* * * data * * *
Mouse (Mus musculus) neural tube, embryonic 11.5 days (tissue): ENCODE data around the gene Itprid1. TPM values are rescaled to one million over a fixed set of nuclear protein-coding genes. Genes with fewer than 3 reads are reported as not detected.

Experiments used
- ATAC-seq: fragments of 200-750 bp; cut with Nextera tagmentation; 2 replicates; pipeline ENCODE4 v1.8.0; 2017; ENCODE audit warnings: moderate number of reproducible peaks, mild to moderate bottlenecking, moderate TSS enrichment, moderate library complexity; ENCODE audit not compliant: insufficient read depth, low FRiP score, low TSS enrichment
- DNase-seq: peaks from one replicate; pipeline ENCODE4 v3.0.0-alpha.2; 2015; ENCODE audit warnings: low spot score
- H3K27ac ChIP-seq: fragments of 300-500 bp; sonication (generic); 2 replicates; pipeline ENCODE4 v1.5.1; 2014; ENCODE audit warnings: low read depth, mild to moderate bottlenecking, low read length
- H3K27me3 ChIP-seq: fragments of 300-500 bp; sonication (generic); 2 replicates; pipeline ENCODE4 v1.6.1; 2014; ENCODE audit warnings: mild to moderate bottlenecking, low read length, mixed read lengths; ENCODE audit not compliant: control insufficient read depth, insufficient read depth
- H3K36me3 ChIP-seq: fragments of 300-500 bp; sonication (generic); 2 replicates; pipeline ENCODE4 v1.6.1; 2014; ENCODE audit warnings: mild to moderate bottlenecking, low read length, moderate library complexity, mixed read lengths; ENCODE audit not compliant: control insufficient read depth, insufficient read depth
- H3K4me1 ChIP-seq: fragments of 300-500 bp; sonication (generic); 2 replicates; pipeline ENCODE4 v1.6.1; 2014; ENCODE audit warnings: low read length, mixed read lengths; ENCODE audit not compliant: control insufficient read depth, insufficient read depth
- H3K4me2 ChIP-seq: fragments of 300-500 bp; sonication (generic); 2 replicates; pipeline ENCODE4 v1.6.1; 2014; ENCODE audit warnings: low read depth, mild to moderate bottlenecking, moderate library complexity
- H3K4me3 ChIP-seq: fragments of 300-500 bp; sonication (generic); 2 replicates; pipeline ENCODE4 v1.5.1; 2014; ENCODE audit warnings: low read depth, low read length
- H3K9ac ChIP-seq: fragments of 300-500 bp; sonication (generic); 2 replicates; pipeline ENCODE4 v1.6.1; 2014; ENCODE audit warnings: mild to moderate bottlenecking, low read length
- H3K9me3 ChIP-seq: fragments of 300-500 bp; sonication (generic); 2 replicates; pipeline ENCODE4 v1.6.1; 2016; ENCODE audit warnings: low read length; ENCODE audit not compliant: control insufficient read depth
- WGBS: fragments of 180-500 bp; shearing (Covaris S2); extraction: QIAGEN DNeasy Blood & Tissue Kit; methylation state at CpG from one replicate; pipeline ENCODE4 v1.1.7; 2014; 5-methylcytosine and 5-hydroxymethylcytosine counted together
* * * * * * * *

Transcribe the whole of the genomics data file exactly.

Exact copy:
Mouse (Mus musculus) neural tube, embryonic 11.5 days (tissue): ENCODE data around the gene Itprid1. TPM values are rescaled to one million over a fixed set of nuclear protein-coding genes. Genes with fewer than 3 reads are reported as not detected.

Experiments used
- ATAC-seq: fragments of 200-750 bp; cut with Nextera tagmentation; 2 replicates; pipeline ENCODE4 v1.8.0; 2017; ENCODE audit warnings: moderate number of reproducible peaks, mild to moderate bottlenecking, moderate TSS enrichment, moderate library complexity; ENCODE audit not compliant: insufficient read depth, low FRiP score, low TSS enrichment
- DNase-seq: peaks from one replicate; pipeline ENCODE4 v3.0.0-alpha.2; 2015; ENCODE audit warnings: low spot score
- H3K27ac ChIP-seq: fragments of 300-500 bp; sonication (generic); 2 replicates; pipeline ENCODE4 v1.5.1; 2014; ENCODE audit warnings: low read depth, mild to moderate bottlenecking, low read length
- H3K27me3 ChIP-seq: fragments of 300-500 bp; sonication (generic); 2 replicates; pipeline ENCODE4 v1.6.1; 2014; ENCODE audit warnings: mild to moderate bottlenecking, low read length, mixed read lengths; ENCODE audit not compliant: control insufficient read depth, insufficient read depth
- H3K36me3 ChIP-seq: fragments of 300-500 bp; sonication (generic); 2 replicates; pipeline ENCODE4 v1.6.1; 2014; ENCODE audit warnings: mild to moderate bottlenecking, low read length, moderate library complexity, mixed read lengths; ENCODE audit not compliant: control insufficient read depth, insufficient read depth
- H3K4me1 ChIP-seq: fragments of 300-500 bp; sonication (generic); 2 replicates; pipeline ENCODE4 v1.6.1; 2014; ENCODE audit warnings: low read length, mixed read lengths; ENCODE audit not compliant: control insufficient read depth, insufficient read depth
- H3K4me2 ChIP-seq: fragments of 300-500 bp; sonication (generic); 2 replicates; pipeline ENCODE4 v1.6.1; 2014; ENCODE audit warnings: low read depth, mild to moderate bottlenecking, moderate library complexity
- H3K4me3 ChIP-seq: fragments of 300-500 bp; sonication (generic); 2 replicates; pipeline ENCODE4 v1.5.1; 2014; ENCODE audit warnings: low read depth, low read length
- H3K9ac ChIP-seq: fragments of 300-500 bp; sonication (generic); 2 replicates; pipeline ENCODE4 v1.6.1; 2014; ENCODE audit warnings: mild to moderate bottlenecking, low read length
- H3K9me3 ChIP-seq: fragments of 300-500 bp; sonication (generic); 2 replicates; pipeline ENCODE4 v1.6.1; 2016; ENCODE audit warnings: low read length; ENCODE audit not compliant: control insufficient read depth
- WGBS: fragments of 180-500 bp; shearing (Covaris S2); extraction: QIAGEN DNeasy Blood & Tissue Kit; methylation state at CpG from one replicate; pipeline ENCODE4 v1.1.7; 2014; 5-methylcytosine and 5-hydroxymethylcytosine counted together